Recently, we opened the floor so you could ask us anything. In the next few posts we’ll be answering!
I’ve paraphrased the questions for brevity; you can see the originals in the comments on the post linked above.
In passing, let me say that, if you find Brian’s answers way more insightful and useful than mine, well, so do I! And not only are Brian’s answers better than mine, he writes them faster. Maybe next time we should just let you ask Brian anything.🙂
1. Is ecological theory being applied to solve practical problems? If not, why not, and is it even important that it be so applied? (Jim Bouldin)
Brian: Well there is ecological theory as it is and then there is theory as it should be. At its worst ecological theory could be cartooned as developing ever subtler effects that need ever larger datasets just to detect them. I also don’t think topics near and dear to theoreticians like coexistence, population cycles, neutral theory, etc have necessarily had much impact in on-the-ground conservation (and not clear to me that they ever will/should, but that doesn’t mean the topics aren’t worth pursuing for other reasons). On the other hand, perhaps the single largest push of theoeretical ecology last 20-30 years has been spatial, ranging from the Theory of Island Biogeography up to Metapopulations and Metacommunities (and landscape ecology). I think this has had a major influence in conservation (reserve design, corridors, metapopulation based population viability analysis, and etc), and though I’m sure conservationists would have got some of this without theory, I think theory undoubtedly accelerated and improved the process. If theoreticians ever wanted to turn their attention away from the almighty population paradigm, they could make a real contribution to climate change and global change ecology which has gone from historical, empirical patterns to correlational models with barely a hint of theory.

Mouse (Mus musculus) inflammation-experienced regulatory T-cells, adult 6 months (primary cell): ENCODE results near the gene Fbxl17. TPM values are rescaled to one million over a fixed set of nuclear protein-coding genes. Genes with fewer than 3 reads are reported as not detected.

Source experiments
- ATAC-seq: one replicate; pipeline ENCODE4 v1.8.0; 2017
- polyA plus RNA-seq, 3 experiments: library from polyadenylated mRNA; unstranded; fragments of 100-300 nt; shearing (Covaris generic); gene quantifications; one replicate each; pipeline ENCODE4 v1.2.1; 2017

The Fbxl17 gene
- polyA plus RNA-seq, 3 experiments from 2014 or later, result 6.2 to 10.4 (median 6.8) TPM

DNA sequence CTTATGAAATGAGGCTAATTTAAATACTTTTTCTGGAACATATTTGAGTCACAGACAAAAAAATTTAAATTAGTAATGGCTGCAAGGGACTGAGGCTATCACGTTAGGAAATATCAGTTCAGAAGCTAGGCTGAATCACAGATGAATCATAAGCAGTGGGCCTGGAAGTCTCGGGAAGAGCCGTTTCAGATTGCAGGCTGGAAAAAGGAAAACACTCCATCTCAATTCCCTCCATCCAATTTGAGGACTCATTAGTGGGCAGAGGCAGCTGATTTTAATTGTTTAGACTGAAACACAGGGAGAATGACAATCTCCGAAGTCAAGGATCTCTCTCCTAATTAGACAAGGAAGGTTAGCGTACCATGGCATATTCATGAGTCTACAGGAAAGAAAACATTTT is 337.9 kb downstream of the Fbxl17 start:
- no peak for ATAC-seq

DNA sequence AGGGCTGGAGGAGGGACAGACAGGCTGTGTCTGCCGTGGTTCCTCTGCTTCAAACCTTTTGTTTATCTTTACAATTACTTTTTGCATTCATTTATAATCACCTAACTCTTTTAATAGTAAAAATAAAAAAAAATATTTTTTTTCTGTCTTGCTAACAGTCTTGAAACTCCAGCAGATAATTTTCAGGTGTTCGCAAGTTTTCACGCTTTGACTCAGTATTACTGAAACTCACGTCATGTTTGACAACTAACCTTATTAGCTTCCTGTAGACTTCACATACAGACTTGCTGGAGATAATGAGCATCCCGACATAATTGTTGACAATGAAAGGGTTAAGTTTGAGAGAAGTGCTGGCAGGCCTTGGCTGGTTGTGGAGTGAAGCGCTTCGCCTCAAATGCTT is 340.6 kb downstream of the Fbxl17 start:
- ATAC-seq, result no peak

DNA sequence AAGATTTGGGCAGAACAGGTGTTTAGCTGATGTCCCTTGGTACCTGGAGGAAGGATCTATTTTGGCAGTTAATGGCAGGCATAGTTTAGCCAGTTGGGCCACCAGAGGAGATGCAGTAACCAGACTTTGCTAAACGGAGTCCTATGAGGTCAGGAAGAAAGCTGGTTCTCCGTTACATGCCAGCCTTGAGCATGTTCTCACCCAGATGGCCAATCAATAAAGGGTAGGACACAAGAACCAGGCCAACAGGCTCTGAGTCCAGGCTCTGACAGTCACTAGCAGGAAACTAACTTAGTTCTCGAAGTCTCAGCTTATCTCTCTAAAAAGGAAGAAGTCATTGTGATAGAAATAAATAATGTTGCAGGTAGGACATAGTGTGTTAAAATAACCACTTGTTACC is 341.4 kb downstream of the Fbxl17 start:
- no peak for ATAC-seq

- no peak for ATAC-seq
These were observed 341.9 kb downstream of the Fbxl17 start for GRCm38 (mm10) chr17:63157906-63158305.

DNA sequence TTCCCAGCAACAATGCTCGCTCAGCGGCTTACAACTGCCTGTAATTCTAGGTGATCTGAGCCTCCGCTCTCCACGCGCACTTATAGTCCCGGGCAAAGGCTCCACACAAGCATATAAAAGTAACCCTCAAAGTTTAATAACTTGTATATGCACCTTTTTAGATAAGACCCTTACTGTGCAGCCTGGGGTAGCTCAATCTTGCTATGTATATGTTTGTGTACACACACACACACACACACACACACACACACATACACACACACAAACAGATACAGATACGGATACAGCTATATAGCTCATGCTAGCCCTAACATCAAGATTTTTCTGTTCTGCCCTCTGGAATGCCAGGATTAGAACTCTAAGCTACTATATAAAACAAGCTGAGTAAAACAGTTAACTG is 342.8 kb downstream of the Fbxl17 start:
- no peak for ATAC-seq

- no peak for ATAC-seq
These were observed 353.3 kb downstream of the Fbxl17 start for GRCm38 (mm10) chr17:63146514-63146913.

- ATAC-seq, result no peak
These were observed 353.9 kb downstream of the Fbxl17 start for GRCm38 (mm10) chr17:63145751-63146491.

Jeremy: Not doing any applied work myself, I’m not a great person to answer this question, but I’ll give it a go. In addition to the examples Brian cited, I’d note that the IUCN Red List criteria for identifying species at risk of extinction are based in part on results from theoretical stochastic population models by Russ Lande and others. And those criteria in turn provide much of the basis for (for instance) the Canadian Species At Risk Act, the Canadian equivalent of the Endangered Species Act in the US. As another example, it’s my impression that theoretical modeling has contributed a lot to the general argument for marine reserves, and also helped a lot in their design. And I’m sure there numerous other examples where models tailored to specific systems (specific populations, species, or ecosystems) have informed management decisions about those systems. Now, like Brian said, there’s all sorts of theory out there, developed for all sorts of different purposes. I’m sure modern coexistence theory, or neutral theory, or MaxEnt, or etc. haven’t done squat to solve practical problems–but that’s totally not the purpose of that sort of theory.